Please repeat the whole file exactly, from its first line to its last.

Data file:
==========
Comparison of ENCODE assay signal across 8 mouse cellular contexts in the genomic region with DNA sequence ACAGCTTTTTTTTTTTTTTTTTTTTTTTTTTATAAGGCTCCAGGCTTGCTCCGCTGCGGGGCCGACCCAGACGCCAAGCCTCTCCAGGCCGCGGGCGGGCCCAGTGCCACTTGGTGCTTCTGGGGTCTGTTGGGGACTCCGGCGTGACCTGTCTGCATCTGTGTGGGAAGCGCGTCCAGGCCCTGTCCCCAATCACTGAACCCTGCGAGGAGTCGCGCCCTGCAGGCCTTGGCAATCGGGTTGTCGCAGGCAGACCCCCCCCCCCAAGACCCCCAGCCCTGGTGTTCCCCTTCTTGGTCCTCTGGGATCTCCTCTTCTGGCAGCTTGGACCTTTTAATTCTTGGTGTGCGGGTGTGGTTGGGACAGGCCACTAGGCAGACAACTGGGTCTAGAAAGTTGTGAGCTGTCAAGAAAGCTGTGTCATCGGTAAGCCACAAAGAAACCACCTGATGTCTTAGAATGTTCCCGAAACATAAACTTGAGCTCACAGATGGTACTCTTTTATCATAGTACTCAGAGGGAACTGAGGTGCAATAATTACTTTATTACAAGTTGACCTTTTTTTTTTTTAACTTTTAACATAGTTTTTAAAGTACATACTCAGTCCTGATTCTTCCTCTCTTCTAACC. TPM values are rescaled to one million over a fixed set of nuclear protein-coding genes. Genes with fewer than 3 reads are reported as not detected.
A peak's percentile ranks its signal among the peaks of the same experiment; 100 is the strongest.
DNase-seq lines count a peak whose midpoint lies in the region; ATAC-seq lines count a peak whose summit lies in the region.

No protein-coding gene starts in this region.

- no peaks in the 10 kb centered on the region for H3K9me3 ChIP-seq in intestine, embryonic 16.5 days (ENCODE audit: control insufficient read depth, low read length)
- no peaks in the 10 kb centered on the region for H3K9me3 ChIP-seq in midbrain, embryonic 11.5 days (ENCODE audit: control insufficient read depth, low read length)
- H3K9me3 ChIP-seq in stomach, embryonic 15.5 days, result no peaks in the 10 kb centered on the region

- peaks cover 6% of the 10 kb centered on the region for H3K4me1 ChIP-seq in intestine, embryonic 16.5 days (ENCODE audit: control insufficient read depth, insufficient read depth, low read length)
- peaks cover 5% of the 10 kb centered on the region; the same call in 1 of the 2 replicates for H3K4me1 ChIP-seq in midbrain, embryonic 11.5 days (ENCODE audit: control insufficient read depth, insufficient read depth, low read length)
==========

Comparison of ENCODE assay signal across 8 mouse cellular contexts in the genomic region with DNA sequence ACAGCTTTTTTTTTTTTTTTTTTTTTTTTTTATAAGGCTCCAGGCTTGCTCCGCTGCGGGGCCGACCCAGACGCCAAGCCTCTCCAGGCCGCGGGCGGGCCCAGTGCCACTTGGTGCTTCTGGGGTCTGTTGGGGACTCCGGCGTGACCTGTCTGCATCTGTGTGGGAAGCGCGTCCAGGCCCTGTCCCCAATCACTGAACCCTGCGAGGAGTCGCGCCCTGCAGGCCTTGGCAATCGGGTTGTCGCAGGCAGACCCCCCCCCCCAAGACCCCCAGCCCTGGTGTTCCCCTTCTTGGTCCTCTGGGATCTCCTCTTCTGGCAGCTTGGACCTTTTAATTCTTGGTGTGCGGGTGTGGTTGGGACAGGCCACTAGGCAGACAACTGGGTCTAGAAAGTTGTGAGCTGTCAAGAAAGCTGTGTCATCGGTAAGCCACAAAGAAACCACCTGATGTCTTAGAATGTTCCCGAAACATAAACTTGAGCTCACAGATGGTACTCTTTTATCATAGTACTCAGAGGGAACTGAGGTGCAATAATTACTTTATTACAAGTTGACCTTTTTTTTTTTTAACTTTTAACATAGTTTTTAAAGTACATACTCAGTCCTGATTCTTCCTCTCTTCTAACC. TPM values are rescaled to one million over a fixed set of nuclear protein-coding genes. Genes with fewer than 3 reads are reported as not detected.
A peak's percentile ranks its signal among the peaks of the same experiment; 100 is the strongest.
DNase-seq lines count a peak whose midpoint lies in the region; ATAC-seq lines count a peak whose summit lies in the region.

No protein-coding gene starts in this region.

- no peaks in the 10 kb centered on the region for H3K9me3 ChIP-seq in intestine, embryonic 16.5 days (ENCODE audit: control insufficient read depth, low read length)
- no peaks in the 10 kb centered on the region for H3K9me3 ChIP-seq in midbrain, embryonic 11.5 days (ENCODE audit: control insufficient read depth, low read length)
- H3K9me3 ChIP-seq in stomach, embryonic 15.5 days, result no peaks in the 10 kb centered on the region

- peaks cover 6% of the 10 kb centered on the region for H3K4me1 ChIP-seq in intestine, embryonic 16.5 days (ENCODE audit: control insufficient read depth, insufficient read depth, low read length)
- peaks cover 5% of the 10 kb centered on the region; the same call in 1 of the 2 replicates for H3K4me1 ChIP-seq in midbrain, embryonic 11.5 days (ENCODE audit: control insufficient read depth, insufficient read depth, low read length)